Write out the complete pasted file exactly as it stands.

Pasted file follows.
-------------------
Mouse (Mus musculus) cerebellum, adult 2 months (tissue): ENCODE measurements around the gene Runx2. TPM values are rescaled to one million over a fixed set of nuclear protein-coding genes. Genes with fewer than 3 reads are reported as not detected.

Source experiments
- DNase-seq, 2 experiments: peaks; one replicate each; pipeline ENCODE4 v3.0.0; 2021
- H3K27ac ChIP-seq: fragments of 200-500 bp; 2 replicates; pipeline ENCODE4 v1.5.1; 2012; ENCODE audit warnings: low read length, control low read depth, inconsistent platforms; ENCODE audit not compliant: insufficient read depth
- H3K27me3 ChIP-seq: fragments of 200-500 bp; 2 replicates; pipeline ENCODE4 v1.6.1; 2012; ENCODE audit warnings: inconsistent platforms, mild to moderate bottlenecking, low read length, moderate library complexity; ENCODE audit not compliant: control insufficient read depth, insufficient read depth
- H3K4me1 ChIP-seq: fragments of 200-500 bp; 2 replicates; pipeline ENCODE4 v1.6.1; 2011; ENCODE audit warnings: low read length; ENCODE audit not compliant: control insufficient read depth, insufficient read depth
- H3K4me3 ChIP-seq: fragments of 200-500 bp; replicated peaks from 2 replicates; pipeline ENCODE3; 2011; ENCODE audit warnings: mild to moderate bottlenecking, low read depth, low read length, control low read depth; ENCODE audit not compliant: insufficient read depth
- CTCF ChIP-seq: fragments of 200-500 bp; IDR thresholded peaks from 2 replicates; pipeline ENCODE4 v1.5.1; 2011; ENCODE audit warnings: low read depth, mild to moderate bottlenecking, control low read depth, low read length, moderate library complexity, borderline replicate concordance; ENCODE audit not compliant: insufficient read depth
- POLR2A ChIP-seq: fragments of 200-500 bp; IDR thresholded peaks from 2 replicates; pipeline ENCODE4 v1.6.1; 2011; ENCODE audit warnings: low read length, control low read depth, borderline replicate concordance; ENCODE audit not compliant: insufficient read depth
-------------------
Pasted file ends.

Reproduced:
Mouse (Mus musculus) cerebellum, adult 2 months (tissue): ENCODE measurements around the gene Runx2. TPM values are rescaled to one million over a fixed set of nuclear protein-coding genes. Genes with fewer than 3 reads are reported as not detected.

Source experiments
- DNase-seq, 2 experiments: peaks; one replicate each; pipeline ENCODE4 v3.0.0; 2021
- H3K27ac ChIP-seq: fragments of 200-500 bp; 2 replicates; pipeline ENCODE4 v1.5.1; 2012; ENCODE audit warnings: low read length, control low read depth, inconsistent platforms; ENCODE audit not compliant: insufficient read depth
- H3K27me3 ChIP-seq: fragments of 200-500 bp; 2 replicates; pipeline ENCODE4 v1.6.1; 2012; ENCODE audit warnings: inconsistent platforms, mild to moderate bottlenecking, low read length, moderate library complexity; ENCODE audit not compliant: control insufficient read depth, insufficient read depth
- H3K4me1 ChIP-seq: fragments of 200-500 bp; 2 replicates; pipeline ENCODE4 v1.6.1; 2011; ENCODE audit warnings: low read length; ENCODE audit not compliant: control insufficient read depth, insufficient read depth
- H3K4me3 ChIP-seq: fragments of 200-500 bp; replicated peaks from 2 replicates; pipeline ENCODE3; 2011; ENCODE audit warnings: mild to moderate bottlenecking, low read depth, low read length, control low read depth; ENCODE audit not compliant: insufficient read depth
- CTCF ChIP-seq: fragments of 200-500 bp; IDR thresholded peaks from 2 replicates; pipeline ENCODE4 v1.5.1; 2011; ENCODE audit warnings: low read depth, mild to moderate bottlenecking, control low read depth, low read length, moderate library complexity, borderline replicate concordance; ENCODE audit not compliant: insufficient read depth
- POLR2A ChIP-seq: fragments of 200-500 bp; IDR thresholded peaks from 2 replicates; pipeline ENCODE4 v1.6.1; 2011; ENCODE audit warnings: low read length, control low read depth, borderline replicate concordance; ENCODE audit not compliant: insufficient read depth